As published in The Daily Telegraph:
The French politician Jean-Baptiste Colbert described the tax riddle best: “The art of taxation consists in so plucking the goose as to obtain the largest possible amount of feathers with the smallest possible amount of hissing.”
Well, there has been a lot of hissing on the Tory benches of late after Boris Johnson’s decision to rack up national insurance payments. True, after much honking and squawking, the din died down by the time the NI hike came to a vote. But many of us remain deeply disturbed by the direction of Government economic policy.
We are heading down a road that history teaches led to national ruination and political disaster for my party when it was last attempted. At 36 per cent of national output the tax burden in the UK is at its highest level for 70 years and is set to go even higher. For Tory MPs fearful of losing their seats, it is worth bearing in mind that no government in recent times has raised taxes and then gone on to win an election.
Margaret Thatcher cut taxes sharply and went on to win three elections. John Major put them up and lost spectacularly. Tony Blair fought off attempts by Gordon Brown to raise taxes and won twice. Brown, as Prime Minister, put them up and lost. David Cameron resisted pressure for higher taxes in the austerity years and won.
Of course, the public finances have been knocked for six by the pandemic as the Government has borrowed eye-watering sums – £400 billion at the last count – to finance lockdown. This money will have to be paid back – ultimately – but slapping more taxes on a population already groaning under a burden last seen in the aftermath of World War II is not the way to do it.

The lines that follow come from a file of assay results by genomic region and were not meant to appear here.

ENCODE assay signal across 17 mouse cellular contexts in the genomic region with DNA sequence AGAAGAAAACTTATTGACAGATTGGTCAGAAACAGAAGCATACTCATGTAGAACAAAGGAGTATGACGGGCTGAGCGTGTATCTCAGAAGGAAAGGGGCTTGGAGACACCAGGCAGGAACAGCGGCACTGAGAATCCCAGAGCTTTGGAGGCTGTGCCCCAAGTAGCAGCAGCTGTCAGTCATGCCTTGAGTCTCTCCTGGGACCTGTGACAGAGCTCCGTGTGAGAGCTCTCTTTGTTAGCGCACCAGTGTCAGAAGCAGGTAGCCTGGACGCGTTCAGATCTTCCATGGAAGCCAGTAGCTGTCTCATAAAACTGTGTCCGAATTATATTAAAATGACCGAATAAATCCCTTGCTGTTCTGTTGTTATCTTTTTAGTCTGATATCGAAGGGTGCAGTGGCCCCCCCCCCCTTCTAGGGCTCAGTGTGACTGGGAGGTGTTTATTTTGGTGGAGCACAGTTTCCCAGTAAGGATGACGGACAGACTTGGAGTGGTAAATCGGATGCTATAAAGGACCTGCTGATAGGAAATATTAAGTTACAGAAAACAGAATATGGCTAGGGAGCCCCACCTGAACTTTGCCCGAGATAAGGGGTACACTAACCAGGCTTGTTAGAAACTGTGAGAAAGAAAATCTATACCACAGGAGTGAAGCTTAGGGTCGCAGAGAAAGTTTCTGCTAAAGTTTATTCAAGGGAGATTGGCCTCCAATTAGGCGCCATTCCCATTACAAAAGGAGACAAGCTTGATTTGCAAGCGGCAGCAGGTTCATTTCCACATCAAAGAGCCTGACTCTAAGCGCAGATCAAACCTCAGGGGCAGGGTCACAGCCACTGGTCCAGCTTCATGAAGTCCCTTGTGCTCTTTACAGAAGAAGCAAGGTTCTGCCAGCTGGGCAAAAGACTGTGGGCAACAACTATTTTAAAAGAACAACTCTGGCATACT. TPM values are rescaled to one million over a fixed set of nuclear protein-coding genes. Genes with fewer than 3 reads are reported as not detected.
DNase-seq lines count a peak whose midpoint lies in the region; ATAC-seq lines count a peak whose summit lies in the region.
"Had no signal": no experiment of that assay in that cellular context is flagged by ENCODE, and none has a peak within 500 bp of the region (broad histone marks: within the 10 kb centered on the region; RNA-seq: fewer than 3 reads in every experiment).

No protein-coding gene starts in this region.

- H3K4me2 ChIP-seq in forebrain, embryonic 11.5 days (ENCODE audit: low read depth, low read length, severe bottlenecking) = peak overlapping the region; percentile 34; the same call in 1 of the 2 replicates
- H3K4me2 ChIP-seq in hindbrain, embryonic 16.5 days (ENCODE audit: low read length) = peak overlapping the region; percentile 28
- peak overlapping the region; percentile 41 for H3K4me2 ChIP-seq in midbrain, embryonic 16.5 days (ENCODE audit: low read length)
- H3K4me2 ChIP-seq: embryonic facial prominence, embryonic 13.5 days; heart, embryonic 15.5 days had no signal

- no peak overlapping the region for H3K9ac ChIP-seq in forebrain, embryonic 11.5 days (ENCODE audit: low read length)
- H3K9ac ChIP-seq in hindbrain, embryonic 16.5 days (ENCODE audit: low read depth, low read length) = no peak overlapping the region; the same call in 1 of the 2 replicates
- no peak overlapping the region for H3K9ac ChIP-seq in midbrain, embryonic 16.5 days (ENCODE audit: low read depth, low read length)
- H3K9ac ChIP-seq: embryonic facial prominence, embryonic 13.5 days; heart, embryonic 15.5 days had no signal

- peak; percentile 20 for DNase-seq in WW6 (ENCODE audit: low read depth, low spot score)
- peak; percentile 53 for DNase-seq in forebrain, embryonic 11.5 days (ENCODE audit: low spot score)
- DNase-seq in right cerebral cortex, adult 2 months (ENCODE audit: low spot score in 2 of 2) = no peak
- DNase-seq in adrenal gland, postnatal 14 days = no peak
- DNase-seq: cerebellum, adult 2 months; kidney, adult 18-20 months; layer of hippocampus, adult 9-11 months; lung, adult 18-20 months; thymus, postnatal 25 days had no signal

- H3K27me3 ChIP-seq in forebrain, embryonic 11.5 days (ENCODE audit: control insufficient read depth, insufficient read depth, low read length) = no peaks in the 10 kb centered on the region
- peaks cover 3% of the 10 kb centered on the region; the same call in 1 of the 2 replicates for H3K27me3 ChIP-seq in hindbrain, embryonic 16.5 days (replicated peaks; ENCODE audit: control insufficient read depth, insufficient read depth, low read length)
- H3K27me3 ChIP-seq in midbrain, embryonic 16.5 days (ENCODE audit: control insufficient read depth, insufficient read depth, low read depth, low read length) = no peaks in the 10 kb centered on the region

If taxes are high, so is spending. According to the latest ONS figures, total managed expenditure now sits at the dizzying height of 52 per cent of national output – 12 percentage points higher than before the virus struck.
As a former Brexit Secretary and ardent advocate of quitting the EU, I find it ironic that we have broken free of the Brussels yoke only to embrace Continental levels of taxation and public spending. We should not forget that since the formation of the Eurozone 20 years ago, the UK has grown faster than the members of that club, which include the supposed economic powerhouses of France and Germany. Who would bet that on our present trajectory, we will be able to say the same 20 years from now?
Raising taxes beyond a certain point – and we have reached it – just does not work.
First, it depresses economic activity, stifling the growth that we need to maintain and then raise living standards. It pushes up unemployment and restricts the formation of dynamic new firms essential for prosperity.
Second, we should stop obsessing about how to share out the national cake. We should concentrate on baking a bigger cake so there is more to go round. The Chancellor’s decision in his last Budget to raise corporation tax – the tax on company profits – from 19 per cent to 25 per cent, reversing the downward path of recent years, is exactly calculated to bake a smaller cake.
Third, we should remember the policies of Nigel Lawson, probably our greatest post-war chancellor, who cut tax rates and increased the tax take. By cutting taxes, he helped transform Great Britain from the sick man of Europe to the envy of the western world. And the corollary of his policy is that beyond a certain point, increasing taxes reduces revenue to the Treasury.